Embodiments described herein may comprise or utilize a special purpose or general-purpose computer including computer hardware, such as, for example, one or more processors and system memory, as discussed in greater detail below. Embodiments described herein also include physical and other computer-readable media for carrying or storing computer-executable instructions and/or data structures. Such computer-readable media can be any available media that can be accessed by a general purpose or special purpose computer system. Computer-readable media that store computer-executable instructions are physical storage media. Computer-readable media that carry computer-executable instructions are transmission media. Thus, by way of example, and not limitation, embodiments of the invention can comprise at least two distinctly different kinds of computer-readable media: computer storage media and transmission media.

Computer storage media includes RAM, ROM, EEPROM, CD-ROM or other optical disk storage, magnetic disk storage or other magnetic storage devices, or any other medium which can be used to store desired program code means in the form of computer-executable instructions or data structures and which can be accessed by a general purpose or special purpose computer.

A “network” is defined as one or more data links that enable the transport of electronic data between computer systems and/or modules and/or other electronic devices. When information is transferred or provided over a network or another communications connection (either hardwired, wireless, or a combination of hardwired or wireless) to a computer, the computer properly views the connection as a transmission medium. Transmissions media can include a network and/or data links which can be used to carry or desired program code means in the form of computer-executable instructions or data structures and which can be accessed by a general purpose or special purpose computer. Combinations of the above should also be included within the scope of computer-readable media.

Further, upon reaching various computer system components, program code means in the form of computer-executable instructions or data structures can be transferred automatically from transmission media to computer storage media (or vice versa). For example, computer-executable instructions or data structures received over a network or data link can be buffered in RAM within a network interface module (e.g., a “NIC”), and then eventually transferred to computer system RAM and/or to less volatile computer storage media at a computer system. Thus, it should be understood that computer storage media can be included in computer system components that also (or even primarily) utilize transmission media.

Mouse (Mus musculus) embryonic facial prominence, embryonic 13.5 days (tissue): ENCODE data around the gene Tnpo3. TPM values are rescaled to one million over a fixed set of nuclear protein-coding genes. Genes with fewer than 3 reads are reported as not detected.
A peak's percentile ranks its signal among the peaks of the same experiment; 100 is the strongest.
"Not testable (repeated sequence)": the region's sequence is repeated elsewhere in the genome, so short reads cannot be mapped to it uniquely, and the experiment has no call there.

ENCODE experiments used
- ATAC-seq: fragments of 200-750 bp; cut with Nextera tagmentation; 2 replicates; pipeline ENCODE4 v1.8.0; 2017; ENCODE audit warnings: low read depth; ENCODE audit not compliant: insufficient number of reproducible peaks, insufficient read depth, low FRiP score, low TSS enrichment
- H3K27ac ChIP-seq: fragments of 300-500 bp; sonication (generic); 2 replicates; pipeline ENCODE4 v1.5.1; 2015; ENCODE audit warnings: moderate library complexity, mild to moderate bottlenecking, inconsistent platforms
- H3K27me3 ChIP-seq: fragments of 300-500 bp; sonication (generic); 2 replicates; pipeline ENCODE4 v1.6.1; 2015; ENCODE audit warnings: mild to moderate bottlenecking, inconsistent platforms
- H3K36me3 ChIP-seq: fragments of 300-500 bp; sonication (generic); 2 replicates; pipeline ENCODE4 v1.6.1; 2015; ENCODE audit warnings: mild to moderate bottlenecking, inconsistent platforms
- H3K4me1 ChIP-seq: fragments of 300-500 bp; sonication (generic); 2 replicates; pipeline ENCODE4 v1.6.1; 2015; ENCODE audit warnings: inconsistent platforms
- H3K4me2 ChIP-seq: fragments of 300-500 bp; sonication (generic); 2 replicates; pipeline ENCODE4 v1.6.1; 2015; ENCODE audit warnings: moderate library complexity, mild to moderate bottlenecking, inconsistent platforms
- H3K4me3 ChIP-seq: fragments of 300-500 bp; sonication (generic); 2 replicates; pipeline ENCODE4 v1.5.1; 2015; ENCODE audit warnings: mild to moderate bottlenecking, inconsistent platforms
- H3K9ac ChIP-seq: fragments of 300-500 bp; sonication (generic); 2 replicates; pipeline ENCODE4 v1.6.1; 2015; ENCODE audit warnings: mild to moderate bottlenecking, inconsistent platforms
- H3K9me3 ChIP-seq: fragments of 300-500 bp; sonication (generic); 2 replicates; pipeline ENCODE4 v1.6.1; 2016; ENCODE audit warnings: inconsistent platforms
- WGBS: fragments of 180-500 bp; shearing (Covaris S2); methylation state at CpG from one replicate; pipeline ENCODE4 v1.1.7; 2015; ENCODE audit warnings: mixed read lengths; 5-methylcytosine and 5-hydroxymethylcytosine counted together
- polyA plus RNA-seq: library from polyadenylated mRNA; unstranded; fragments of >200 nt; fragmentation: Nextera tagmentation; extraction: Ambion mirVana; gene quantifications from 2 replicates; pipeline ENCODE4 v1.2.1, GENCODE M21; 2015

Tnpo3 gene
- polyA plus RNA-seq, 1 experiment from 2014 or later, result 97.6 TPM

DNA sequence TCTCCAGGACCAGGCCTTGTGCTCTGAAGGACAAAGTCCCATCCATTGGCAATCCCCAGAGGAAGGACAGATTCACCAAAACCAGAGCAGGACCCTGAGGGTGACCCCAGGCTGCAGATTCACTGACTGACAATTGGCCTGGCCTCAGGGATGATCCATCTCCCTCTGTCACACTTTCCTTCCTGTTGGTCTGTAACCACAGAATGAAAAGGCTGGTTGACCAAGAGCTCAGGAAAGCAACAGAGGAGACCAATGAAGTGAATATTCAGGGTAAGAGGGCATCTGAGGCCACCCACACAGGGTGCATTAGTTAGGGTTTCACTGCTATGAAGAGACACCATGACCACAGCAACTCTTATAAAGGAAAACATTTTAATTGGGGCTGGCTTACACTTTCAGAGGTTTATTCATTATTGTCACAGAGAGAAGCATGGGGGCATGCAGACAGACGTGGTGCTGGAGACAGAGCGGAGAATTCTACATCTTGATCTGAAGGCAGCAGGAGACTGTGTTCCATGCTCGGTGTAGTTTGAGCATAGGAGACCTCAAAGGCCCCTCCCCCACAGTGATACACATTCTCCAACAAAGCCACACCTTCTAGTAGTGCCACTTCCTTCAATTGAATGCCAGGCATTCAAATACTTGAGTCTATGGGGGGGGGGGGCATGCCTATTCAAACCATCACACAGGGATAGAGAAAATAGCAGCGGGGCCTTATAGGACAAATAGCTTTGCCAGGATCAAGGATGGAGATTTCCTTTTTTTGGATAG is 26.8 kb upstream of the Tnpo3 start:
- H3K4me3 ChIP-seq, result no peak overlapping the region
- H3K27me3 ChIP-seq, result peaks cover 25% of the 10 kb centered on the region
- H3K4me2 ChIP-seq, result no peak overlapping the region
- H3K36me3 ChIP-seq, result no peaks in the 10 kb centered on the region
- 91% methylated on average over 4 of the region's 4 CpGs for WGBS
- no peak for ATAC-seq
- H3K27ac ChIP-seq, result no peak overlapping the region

Computer-executable instructions comprise, for example, instructions and data which, when executed at a processor, cause a general purpose computer, special purpose computer, or special purpose processing device to perform a certain function or group of functions. The computer executable instructions may be, for example, binaries, intermediate format instructions such as assembly language, or even source code. Although the subject matter has been described in language specific to structural features and/or methodological acts, it is to be understood that the subject matter defined in the appended claims is not necessarily limited to the described features or acts described above. Rather, the described features and acts are disclosed as example forms of implementing the claims.

Those skilled in the art will appreciate that the invention may be practiced in network computing environments with many types of computer system configurations, including, personal computers, desktop computers, laptop computers, message processors, hand-held devices, multi-processor systems, microprocessor-based or programmable consumer electronics, network PCs, minicomputers, mainframe computers, mobile telephones, PDAs, pagers, routers, switches, and the like. The invention may also be practiced in distributed system environments where local and remote computer systems, which are linked (either by hardwired data links, wireless data links, or by a combination of hardwired and wireless data links) through a network, both perform tasks. In a distributed system environment, program modules may be located in both local and remote memory storage devices.